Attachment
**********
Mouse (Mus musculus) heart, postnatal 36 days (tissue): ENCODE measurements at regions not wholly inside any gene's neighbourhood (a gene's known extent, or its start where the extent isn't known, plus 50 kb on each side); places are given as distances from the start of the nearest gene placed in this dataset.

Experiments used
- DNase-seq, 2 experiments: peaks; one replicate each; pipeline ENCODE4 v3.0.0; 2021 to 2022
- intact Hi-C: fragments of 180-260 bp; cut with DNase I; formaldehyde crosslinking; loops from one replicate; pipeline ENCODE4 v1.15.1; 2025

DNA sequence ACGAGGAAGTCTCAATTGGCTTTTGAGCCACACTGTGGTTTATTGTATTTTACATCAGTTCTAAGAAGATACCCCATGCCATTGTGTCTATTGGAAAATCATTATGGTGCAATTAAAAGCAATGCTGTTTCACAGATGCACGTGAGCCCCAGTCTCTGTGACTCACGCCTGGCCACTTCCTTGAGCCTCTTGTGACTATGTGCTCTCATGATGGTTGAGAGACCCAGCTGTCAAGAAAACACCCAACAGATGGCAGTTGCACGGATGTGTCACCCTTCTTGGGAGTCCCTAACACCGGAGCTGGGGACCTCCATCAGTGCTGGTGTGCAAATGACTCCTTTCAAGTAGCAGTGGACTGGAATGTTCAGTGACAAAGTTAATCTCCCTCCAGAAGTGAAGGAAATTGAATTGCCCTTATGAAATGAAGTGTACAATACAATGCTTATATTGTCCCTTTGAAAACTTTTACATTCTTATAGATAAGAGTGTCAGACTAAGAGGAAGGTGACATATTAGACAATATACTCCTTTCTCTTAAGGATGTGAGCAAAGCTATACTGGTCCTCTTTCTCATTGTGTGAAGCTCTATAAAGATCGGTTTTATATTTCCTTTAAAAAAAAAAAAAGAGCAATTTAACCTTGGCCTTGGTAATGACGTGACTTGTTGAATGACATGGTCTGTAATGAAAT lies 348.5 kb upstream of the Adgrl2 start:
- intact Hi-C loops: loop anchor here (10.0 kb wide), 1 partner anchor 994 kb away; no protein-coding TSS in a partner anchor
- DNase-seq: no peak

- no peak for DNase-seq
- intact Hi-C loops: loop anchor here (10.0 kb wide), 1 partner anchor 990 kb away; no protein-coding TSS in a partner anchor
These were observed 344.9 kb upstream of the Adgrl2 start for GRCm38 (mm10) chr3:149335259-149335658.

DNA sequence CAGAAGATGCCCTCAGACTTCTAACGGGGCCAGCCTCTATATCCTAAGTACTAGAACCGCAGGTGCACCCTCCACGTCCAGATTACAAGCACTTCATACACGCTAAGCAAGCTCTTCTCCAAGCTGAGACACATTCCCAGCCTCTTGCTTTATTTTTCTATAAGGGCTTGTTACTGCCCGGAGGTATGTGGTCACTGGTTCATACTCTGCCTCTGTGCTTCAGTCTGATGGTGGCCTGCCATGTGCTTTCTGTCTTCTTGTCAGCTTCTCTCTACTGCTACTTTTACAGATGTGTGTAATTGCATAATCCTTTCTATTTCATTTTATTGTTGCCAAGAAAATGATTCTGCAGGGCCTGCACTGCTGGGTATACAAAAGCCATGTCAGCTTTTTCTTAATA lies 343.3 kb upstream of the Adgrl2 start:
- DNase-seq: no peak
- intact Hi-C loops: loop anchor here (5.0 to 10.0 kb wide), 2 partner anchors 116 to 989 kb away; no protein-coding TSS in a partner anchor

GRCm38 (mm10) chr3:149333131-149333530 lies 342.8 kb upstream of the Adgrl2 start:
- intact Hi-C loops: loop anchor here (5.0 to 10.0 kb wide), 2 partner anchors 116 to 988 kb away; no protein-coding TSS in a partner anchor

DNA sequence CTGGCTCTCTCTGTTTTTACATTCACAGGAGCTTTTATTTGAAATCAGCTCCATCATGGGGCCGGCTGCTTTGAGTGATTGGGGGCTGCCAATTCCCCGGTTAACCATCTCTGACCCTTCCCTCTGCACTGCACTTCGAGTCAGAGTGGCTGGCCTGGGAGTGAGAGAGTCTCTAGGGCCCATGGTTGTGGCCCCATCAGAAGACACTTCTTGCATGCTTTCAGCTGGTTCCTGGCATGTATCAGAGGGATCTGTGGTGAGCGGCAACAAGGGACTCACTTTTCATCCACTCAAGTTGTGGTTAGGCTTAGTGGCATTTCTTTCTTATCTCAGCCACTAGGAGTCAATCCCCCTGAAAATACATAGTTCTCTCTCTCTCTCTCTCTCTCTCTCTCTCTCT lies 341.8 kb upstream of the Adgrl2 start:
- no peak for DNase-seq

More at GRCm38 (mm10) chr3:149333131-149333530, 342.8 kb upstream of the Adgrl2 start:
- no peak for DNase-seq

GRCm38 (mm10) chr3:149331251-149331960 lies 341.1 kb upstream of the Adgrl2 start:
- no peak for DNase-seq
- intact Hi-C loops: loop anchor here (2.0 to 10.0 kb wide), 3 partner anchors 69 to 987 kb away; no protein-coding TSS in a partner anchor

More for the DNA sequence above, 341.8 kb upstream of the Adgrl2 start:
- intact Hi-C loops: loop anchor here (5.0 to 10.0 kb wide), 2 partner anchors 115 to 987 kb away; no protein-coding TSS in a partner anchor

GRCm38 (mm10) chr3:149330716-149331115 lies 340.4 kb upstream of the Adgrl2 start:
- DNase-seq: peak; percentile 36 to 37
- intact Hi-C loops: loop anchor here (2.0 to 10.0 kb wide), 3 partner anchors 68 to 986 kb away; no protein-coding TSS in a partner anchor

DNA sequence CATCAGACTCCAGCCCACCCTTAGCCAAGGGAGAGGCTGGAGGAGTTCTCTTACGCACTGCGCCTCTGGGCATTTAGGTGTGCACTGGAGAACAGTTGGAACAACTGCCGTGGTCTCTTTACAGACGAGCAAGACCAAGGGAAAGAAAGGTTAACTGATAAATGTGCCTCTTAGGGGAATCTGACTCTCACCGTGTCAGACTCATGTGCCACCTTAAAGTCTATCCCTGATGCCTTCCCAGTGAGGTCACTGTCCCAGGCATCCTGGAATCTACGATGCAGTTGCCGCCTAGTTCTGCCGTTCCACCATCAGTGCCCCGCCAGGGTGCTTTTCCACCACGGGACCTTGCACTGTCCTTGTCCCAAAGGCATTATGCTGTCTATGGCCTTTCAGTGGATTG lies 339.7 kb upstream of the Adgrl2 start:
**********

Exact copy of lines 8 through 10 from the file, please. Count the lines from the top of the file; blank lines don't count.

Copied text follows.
- no peak for DNase-seq
- intact Hi-C loops: loop anchor here (10.0 kb wide), 1 partner anchor 990 kb away; no protein-coding TSS in a partner anchor
These were observed 344.9 kb upstream of the Adgrl2 start for GRCm38 (mm10) chr3:149335259-149335658.